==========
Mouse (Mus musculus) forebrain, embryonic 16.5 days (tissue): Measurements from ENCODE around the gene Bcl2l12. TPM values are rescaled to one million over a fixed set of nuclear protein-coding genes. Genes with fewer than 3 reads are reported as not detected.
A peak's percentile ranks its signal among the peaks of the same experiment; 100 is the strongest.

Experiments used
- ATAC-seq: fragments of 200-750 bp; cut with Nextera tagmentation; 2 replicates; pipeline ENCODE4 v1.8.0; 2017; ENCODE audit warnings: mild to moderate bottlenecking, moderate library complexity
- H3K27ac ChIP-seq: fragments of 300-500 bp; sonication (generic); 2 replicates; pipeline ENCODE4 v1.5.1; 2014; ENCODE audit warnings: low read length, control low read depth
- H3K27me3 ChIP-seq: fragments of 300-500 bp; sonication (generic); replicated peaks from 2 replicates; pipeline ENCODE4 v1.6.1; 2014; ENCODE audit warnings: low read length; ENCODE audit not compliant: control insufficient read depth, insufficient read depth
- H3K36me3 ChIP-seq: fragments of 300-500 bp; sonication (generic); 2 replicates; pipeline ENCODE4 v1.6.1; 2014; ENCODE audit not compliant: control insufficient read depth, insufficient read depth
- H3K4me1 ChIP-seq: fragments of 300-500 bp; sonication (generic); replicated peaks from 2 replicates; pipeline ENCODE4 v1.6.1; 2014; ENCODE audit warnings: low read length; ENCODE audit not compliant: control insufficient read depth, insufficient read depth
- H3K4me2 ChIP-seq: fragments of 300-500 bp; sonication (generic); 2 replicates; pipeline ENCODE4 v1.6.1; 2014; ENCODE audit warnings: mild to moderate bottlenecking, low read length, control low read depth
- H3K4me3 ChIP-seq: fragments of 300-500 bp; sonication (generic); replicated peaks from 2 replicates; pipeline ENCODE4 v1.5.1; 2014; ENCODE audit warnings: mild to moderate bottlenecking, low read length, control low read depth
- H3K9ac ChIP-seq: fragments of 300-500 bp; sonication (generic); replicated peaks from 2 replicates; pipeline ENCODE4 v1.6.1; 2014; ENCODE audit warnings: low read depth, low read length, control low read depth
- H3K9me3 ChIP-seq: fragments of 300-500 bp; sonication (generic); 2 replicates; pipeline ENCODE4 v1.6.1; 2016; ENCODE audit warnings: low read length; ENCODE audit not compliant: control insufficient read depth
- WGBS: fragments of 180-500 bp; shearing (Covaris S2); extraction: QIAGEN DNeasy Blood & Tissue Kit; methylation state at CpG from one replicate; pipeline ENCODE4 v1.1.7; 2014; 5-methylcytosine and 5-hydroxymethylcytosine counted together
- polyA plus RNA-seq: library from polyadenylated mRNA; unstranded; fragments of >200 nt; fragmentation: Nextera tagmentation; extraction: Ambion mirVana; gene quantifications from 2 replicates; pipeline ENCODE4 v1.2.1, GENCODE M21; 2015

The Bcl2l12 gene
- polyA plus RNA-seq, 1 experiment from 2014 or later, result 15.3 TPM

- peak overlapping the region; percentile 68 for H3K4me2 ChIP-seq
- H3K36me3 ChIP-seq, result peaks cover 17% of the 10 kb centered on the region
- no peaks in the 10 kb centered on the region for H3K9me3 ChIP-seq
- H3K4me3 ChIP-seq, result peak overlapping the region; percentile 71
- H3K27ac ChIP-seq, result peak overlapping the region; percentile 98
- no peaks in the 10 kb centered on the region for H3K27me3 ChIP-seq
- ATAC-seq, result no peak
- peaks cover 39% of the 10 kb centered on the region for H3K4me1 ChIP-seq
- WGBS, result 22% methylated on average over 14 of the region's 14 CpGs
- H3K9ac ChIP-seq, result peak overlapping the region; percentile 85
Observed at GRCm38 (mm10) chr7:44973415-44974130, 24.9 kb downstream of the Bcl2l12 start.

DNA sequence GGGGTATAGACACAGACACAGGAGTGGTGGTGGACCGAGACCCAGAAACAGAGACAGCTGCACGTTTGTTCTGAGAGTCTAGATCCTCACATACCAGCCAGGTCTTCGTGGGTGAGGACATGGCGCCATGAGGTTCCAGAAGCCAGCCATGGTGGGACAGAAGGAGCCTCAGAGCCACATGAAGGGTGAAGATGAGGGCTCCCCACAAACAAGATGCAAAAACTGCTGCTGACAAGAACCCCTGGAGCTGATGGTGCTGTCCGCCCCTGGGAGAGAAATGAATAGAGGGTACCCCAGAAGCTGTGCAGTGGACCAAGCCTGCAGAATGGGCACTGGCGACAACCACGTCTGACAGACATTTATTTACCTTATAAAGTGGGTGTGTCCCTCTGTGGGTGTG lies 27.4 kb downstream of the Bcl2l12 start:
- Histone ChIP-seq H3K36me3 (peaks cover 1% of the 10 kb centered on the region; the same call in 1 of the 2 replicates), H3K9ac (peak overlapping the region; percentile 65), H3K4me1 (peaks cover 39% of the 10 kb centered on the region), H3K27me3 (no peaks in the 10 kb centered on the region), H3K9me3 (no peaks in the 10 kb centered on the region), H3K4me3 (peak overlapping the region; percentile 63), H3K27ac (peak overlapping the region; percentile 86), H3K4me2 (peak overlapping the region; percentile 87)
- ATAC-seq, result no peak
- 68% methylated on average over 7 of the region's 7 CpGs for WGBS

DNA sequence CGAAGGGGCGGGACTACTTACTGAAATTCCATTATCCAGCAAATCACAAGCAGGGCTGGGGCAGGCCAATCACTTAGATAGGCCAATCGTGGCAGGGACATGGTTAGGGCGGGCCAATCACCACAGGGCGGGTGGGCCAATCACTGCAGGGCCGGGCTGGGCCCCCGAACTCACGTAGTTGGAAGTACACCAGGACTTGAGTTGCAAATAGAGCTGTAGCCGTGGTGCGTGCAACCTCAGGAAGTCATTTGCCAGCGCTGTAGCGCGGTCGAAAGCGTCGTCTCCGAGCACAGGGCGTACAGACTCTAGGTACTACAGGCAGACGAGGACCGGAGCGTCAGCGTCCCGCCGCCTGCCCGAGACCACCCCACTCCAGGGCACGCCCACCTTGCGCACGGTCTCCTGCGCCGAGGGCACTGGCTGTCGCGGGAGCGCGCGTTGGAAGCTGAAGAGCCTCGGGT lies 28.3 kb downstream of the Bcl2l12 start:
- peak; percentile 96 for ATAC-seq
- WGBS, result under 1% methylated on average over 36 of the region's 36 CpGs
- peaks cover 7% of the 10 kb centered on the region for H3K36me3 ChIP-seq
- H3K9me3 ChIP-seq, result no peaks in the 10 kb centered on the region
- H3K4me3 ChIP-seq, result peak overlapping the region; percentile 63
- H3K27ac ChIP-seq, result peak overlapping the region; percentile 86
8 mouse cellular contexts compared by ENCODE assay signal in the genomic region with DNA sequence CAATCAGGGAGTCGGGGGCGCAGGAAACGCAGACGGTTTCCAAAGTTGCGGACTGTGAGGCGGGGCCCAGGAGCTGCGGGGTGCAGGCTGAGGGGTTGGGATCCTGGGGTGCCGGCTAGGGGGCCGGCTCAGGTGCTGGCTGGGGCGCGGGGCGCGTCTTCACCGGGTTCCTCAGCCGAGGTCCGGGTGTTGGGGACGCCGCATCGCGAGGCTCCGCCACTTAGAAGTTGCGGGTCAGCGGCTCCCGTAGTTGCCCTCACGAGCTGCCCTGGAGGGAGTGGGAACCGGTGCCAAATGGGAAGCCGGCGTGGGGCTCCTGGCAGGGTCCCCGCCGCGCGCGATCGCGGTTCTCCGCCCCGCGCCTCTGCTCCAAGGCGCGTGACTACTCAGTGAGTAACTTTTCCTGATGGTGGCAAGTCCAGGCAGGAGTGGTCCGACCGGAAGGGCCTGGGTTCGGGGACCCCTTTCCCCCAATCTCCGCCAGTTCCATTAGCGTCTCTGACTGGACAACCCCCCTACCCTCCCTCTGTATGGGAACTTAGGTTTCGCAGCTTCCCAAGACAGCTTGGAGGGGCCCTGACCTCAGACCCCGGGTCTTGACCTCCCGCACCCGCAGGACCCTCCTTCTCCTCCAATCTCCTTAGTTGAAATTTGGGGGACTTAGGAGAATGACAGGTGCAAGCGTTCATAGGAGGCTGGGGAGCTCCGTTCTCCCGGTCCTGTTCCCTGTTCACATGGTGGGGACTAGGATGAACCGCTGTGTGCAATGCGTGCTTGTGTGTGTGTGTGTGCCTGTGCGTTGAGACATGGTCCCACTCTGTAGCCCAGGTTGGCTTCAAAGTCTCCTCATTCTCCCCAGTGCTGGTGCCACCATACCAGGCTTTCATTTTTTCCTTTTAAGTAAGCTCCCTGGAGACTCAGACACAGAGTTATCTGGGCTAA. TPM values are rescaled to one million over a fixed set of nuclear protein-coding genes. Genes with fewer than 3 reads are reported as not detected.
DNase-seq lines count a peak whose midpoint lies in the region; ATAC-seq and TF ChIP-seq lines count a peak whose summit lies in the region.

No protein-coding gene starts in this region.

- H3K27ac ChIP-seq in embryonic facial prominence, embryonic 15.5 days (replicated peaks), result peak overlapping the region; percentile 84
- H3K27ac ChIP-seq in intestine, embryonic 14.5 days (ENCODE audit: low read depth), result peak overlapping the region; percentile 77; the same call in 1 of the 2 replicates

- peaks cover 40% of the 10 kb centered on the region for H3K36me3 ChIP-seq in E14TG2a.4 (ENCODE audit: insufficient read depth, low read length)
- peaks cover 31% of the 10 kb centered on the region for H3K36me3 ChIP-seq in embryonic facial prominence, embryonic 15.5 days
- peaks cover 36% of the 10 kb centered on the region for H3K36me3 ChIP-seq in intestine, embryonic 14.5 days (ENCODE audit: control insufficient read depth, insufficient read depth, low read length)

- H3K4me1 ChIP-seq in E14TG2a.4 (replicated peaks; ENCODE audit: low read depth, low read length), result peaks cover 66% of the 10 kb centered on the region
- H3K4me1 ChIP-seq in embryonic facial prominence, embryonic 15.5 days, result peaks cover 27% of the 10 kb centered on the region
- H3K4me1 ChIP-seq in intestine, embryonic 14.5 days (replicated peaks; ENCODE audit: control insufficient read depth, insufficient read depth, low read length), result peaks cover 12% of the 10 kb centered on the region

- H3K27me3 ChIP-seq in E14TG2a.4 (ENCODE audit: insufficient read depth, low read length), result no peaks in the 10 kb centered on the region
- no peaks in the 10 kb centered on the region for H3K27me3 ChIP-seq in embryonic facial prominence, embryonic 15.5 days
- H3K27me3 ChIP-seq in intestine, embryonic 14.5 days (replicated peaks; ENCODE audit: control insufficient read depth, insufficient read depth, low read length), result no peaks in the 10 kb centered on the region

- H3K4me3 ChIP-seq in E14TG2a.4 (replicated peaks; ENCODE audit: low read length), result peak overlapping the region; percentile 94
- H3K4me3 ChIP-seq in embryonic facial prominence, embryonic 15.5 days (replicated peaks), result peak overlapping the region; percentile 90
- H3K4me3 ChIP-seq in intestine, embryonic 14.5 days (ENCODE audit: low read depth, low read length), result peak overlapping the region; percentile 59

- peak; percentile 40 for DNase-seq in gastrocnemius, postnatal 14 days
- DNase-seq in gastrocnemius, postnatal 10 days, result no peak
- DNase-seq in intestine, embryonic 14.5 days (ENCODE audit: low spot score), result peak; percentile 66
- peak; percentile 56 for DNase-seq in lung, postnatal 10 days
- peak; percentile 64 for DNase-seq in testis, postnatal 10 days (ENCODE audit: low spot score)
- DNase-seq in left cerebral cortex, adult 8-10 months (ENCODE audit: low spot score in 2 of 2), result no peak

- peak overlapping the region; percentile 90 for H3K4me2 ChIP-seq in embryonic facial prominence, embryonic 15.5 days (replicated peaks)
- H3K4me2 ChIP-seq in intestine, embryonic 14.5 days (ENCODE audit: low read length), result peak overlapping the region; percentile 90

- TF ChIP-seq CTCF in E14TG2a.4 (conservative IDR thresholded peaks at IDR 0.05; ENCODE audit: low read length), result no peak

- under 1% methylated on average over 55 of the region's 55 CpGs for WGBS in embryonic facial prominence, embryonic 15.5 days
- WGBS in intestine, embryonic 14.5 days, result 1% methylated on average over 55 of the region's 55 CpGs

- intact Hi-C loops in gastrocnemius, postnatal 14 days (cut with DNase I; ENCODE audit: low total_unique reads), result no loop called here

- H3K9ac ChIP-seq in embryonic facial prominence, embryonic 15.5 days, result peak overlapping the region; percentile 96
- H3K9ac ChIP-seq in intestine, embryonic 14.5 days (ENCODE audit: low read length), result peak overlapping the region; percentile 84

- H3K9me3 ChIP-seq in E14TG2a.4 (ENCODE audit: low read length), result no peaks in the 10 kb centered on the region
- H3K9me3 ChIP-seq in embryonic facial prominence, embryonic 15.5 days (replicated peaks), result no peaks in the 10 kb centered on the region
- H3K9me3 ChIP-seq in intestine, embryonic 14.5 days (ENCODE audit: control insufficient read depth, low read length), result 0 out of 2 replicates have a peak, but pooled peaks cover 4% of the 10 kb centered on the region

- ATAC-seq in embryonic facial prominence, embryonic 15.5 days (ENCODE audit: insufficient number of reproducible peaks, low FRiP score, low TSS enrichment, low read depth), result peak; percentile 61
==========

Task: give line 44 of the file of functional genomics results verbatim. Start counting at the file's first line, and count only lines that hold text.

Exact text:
- peaks cover 40% of the 10 kb centered on the region for H3K36me3 ChIP-seq in E14TG2a.4 (ENCODE audit: insufficient read depth, low read length)